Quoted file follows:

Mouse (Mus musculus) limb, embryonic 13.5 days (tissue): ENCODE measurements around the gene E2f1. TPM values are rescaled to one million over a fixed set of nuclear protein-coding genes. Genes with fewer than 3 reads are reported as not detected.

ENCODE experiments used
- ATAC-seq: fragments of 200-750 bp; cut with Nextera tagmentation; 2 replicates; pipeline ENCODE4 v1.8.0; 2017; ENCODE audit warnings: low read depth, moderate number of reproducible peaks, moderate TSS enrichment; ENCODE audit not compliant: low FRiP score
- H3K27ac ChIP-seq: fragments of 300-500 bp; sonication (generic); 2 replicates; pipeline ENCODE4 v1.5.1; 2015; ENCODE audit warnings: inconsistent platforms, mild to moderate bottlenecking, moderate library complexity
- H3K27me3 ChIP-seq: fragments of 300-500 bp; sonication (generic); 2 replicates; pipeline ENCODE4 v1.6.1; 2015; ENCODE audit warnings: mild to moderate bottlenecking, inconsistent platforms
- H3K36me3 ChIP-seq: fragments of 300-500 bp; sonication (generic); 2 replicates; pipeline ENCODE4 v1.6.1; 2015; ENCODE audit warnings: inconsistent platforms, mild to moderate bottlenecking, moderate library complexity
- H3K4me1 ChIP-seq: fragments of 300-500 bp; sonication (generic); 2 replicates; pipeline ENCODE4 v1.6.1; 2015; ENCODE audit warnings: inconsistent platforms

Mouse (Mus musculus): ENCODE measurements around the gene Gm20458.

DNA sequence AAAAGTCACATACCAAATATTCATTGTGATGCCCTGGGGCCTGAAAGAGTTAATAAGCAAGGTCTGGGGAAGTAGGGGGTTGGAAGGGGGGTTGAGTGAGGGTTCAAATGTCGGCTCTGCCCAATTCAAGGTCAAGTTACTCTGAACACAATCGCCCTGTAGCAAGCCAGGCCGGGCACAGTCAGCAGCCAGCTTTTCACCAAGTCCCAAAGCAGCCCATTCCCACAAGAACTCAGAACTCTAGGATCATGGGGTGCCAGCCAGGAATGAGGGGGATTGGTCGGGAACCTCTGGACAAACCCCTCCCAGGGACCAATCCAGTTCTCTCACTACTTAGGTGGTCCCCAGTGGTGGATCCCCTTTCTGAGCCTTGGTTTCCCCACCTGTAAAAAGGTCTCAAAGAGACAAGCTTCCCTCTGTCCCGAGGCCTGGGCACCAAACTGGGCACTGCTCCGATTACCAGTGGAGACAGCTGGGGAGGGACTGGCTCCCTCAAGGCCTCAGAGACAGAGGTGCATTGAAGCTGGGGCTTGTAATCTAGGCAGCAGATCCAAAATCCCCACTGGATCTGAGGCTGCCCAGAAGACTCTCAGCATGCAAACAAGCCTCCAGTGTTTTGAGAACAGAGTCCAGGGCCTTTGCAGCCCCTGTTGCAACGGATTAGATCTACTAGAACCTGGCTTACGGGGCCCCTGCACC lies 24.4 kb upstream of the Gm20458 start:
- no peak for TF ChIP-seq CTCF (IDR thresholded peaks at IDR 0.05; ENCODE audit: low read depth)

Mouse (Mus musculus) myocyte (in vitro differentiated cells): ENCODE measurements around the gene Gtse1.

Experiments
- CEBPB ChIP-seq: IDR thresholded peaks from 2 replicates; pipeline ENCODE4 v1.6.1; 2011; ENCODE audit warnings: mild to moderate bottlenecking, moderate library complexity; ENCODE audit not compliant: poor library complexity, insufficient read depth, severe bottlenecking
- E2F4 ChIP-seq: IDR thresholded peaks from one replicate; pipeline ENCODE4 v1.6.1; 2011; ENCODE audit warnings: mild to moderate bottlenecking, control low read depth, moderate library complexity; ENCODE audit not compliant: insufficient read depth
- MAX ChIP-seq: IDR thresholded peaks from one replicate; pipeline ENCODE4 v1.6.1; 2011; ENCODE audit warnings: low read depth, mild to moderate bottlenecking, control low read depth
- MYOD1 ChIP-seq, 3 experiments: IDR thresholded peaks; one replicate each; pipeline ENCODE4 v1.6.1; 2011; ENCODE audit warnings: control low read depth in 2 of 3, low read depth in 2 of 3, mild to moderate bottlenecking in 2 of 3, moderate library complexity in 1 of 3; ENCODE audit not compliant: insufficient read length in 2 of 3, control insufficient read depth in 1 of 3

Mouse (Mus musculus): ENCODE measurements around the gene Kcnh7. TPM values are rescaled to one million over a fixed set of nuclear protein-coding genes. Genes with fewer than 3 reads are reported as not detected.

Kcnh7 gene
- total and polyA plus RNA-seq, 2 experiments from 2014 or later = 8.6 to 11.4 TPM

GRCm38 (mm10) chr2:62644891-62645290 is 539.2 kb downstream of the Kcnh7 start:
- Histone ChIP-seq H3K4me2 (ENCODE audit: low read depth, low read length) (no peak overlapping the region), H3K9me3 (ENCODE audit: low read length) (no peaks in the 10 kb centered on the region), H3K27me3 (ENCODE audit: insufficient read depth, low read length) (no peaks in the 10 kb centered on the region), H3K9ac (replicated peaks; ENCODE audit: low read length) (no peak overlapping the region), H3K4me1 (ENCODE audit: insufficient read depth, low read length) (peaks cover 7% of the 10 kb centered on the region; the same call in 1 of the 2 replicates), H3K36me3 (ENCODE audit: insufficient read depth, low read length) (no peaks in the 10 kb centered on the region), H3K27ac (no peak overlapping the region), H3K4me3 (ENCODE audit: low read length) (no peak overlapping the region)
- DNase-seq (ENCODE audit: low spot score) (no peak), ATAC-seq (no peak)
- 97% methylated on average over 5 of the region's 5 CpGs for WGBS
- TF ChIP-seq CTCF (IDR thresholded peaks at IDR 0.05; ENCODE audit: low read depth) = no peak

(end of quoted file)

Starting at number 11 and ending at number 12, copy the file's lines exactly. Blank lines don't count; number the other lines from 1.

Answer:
Mouse (Mus musculus) myocyte (in vitro differentiated cells): ENCODE measurements around the gene Gtse1.

Experiments